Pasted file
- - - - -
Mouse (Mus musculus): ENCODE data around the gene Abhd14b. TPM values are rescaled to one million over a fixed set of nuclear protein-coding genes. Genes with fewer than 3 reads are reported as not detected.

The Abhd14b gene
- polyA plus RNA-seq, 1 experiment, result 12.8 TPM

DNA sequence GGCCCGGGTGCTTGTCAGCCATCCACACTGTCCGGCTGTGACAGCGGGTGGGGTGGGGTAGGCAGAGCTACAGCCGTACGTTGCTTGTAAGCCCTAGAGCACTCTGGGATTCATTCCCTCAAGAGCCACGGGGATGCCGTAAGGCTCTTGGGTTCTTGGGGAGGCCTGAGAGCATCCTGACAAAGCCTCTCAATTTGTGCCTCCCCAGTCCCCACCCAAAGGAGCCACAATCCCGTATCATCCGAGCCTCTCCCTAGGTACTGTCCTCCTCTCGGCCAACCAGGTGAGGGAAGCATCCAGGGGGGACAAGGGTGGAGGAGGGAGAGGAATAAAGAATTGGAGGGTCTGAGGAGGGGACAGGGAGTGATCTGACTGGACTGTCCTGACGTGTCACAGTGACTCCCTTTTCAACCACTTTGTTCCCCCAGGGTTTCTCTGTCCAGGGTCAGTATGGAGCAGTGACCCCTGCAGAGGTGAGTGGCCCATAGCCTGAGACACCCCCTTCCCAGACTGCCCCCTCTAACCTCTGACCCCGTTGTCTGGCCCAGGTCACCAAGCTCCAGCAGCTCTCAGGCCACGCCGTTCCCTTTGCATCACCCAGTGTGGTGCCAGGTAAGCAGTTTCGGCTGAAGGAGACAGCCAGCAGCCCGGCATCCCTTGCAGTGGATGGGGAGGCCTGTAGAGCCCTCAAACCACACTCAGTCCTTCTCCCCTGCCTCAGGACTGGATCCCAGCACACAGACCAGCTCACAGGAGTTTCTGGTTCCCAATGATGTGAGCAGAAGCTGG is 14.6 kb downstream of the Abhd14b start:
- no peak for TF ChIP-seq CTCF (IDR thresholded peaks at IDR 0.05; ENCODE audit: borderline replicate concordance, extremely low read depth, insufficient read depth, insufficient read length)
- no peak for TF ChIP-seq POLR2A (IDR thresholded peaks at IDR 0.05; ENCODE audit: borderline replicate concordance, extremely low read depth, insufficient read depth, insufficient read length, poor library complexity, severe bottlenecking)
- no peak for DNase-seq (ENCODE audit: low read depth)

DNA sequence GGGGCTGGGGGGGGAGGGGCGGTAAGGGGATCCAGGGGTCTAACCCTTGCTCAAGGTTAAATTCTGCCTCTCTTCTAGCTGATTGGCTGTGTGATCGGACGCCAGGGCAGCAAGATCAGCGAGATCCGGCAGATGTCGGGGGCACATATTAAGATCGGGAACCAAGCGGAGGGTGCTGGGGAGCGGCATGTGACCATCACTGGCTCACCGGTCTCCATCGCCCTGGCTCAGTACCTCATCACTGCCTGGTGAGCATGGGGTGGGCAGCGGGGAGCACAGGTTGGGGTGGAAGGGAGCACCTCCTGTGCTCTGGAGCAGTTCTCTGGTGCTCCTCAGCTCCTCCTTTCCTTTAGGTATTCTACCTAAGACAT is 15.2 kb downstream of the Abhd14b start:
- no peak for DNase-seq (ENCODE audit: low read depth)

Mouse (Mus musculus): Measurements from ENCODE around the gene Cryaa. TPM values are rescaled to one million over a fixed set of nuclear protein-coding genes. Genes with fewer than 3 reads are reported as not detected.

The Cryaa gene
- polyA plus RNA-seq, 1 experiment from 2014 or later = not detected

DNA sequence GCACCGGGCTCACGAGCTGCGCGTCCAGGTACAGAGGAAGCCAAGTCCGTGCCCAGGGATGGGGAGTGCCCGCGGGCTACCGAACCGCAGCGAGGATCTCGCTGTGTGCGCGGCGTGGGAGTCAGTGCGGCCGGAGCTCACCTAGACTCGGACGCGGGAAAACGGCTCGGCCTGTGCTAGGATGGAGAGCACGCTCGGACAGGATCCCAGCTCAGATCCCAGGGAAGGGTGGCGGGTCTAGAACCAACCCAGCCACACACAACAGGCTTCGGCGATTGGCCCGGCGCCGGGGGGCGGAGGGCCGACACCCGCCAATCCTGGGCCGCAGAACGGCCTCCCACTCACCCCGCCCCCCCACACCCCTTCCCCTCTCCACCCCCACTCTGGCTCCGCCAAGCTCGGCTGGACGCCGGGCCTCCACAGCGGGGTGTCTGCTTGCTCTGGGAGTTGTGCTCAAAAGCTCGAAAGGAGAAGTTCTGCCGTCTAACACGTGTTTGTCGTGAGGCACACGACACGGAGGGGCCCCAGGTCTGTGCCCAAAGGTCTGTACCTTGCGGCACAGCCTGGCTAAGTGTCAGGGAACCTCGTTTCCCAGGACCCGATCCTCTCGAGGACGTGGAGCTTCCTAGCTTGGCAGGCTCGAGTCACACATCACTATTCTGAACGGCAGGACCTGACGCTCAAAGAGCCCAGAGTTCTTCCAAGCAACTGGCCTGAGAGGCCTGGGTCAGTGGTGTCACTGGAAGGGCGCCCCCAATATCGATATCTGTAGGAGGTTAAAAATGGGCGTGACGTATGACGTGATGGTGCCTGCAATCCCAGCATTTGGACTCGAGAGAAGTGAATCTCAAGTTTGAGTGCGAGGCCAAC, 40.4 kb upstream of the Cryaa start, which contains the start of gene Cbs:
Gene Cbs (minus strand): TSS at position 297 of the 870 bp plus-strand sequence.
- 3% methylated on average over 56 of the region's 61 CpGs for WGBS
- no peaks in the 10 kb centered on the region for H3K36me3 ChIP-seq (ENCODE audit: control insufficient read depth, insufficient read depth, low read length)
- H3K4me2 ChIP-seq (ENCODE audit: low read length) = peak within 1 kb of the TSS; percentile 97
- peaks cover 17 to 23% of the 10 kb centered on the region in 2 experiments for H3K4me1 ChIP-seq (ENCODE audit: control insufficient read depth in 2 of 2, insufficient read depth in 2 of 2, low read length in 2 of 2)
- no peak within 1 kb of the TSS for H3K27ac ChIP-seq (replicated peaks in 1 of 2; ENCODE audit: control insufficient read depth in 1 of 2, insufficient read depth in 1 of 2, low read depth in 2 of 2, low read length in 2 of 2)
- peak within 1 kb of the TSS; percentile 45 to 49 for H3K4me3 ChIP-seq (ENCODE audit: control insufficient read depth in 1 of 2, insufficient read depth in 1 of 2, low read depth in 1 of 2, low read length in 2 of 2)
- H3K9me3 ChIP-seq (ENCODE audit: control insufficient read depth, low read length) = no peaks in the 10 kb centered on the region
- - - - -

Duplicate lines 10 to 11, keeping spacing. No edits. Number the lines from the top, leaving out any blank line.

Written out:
Mouse (Mus musculus): Measurements from ENCODE around the gene Cryaa. TPM values are rescaled to one million over a fixed set of nuclear protein-coding genes. Genes with fewer than 3 reads are reported as not detected.

The Cryaa gene